According to a survey released this week, oil and natural gas
executives and investors think the price of natural gas will
remain below $2.50 per 1,000 cubic feet (mcf) for the rest of the
year -- a level that is too low for the industry's growth.
Eighty-six percent of the 768 respondents, the majority
industry executives, believe natural gas prices will average
under $2.50, while 61 percent think they will drop below $2 this
The outlook for 2013 is not much better: 65 percent of poll
respondents believe natural gas prices will stay below $3 per mcf
More than 70 percent of the those responding to the survey
said growth in natural gas development needs a market price of
$3.50 or higher in order to be sustainable.
The poll was conducted by Tudor, Pickering, Holt & Co., an
energy investment and merchant banking house.
On Wednesday, natural gas on the New York Mercantile Exchange
traded at $2.21 per mcf, four cents higher than the previous
Natural gas prices have been plummeting thanks to production
that is outpacing demand. Technological advancements in natural
gas drilling -- namely hydraulic fracturing, or fracking --
allows for the horizontal drilling in unconventional shale
deposits, and has opened vast tracts of recoverable natural gas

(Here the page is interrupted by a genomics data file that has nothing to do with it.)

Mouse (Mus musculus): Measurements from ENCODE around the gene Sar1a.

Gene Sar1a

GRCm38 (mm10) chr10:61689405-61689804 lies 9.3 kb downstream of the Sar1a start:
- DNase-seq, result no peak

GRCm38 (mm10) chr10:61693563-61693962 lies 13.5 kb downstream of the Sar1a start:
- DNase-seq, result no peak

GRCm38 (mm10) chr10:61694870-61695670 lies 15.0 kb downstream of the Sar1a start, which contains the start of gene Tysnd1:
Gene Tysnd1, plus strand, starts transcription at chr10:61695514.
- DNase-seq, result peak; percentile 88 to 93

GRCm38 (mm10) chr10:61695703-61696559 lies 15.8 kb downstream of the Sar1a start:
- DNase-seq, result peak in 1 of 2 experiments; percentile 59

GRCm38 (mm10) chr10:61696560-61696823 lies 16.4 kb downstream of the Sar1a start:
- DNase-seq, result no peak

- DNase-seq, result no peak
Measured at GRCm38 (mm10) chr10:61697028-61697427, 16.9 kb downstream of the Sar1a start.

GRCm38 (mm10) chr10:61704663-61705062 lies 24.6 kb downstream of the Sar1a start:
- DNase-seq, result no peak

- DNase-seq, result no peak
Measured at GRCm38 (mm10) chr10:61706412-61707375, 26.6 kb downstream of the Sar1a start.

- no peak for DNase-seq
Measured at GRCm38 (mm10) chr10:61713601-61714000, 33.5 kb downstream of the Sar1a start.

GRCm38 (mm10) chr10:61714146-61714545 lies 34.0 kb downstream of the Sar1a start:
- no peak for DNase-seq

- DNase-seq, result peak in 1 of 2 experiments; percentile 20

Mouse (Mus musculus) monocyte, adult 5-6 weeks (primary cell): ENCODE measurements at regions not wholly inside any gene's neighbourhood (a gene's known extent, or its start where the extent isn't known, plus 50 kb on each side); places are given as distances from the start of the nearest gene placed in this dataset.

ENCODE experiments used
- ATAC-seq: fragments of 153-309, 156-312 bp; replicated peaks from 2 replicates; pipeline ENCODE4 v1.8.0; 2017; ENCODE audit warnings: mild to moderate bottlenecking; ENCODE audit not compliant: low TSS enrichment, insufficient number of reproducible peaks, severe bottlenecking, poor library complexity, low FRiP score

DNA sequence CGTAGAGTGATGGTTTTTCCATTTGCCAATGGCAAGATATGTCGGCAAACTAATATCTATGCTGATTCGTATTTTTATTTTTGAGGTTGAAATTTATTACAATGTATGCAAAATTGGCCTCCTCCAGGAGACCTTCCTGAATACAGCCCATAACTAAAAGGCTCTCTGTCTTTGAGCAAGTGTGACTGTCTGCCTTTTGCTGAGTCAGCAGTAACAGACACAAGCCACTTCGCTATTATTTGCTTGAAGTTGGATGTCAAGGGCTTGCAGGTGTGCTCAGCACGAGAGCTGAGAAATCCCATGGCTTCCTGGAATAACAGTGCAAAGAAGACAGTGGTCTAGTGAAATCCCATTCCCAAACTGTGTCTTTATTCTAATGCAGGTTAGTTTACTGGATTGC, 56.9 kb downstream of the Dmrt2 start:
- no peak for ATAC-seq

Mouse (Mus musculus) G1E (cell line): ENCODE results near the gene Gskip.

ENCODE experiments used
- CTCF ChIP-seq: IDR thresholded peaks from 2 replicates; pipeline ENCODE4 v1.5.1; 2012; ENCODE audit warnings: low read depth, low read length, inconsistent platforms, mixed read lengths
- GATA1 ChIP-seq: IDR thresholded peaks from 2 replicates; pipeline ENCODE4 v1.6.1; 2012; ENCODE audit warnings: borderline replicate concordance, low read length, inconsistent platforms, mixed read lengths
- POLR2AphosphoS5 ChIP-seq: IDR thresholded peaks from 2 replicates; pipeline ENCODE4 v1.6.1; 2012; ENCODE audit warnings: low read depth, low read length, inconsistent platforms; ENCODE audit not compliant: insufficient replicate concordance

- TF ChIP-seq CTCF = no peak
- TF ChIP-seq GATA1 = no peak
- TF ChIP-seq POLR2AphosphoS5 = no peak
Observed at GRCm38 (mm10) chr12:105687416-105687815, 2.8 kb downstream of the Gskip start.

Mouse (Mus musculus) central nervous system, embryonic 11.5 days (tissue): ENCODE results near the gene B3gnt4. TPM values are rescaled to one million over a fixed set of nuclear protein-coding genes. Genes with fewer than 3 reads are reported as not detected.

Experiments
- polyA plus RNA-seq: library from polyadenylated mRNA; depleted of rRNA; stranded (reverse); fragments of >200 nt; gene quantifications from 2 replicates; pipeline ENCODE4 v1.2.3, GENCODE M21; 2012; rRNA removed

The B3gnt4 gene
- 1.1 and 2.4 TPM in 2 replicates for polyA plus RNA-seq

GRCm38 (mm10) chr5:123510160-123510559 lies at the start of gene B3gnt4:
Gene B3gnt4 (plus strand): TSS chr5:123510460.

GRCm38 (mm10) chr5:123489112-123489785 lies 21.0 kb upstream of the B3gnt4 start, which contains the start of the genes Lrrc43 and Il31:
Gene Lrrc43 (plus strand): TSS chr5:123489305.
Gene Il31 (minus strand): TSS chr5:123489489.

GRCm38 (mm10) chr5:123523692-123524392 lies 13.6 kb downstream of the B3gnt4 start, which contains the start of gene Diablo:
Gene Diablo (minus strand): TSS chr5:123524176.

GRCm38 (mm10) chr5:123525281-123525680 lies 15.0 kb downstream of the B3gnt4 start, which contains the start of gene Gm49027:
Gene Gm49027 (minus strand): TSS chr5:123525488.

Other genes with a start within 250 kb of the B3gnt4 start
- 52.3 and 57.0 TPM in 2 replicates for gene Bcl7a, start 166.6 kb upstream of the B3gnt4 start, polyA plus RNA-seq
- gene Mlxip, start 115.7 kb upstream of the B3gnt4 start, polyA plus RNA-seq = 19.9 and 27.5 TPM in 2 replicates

throughout the country.
Regions like Pennsylvania, Ohio, Colorado and Texas are
experiencing an energy boom, and the nation's storage capacity
for natural gas is almost exhausted.
The Marcellus Shale formation, which straddles Pennsylvania,
Ohio and parts of Virginia, alone contains 84 trillion cubic feet
of natural gas.
For the time being, large oil and natural gas companies like
Exxon Mobil (
) and ConocoPhillips (
) are weathering low spot prices for natural gas thanks to high
crude prices -- even if they are scaling back their production of
natural gas -- but for mid- to low-level natural gas producers,
the prices are harder to bear.
"At this point even a major hurricane or a very hot summer are
not likely to get this market turned around, as the supply [and]
demand balance is so loose that a major supply response is the
only likely catalyst to spawn a price rally, and that would be a
difficult feat given current production and projections," said a
market report by Snyder Brothers Inc, an independent oil and
natural gas company based in Pennsylvania. "The outlook remains
bleak until something changes."
The same survey showed respondents think the spot price for
crude oil will remain high, averaging between $90 and $110 a
barrel through 2013, which could prove problematic for the Obama
administration as it struggles to rein in high energy costs
including gasoline ahead of the November election.
Crude oil in New York on Wednesday traded at $103.32 a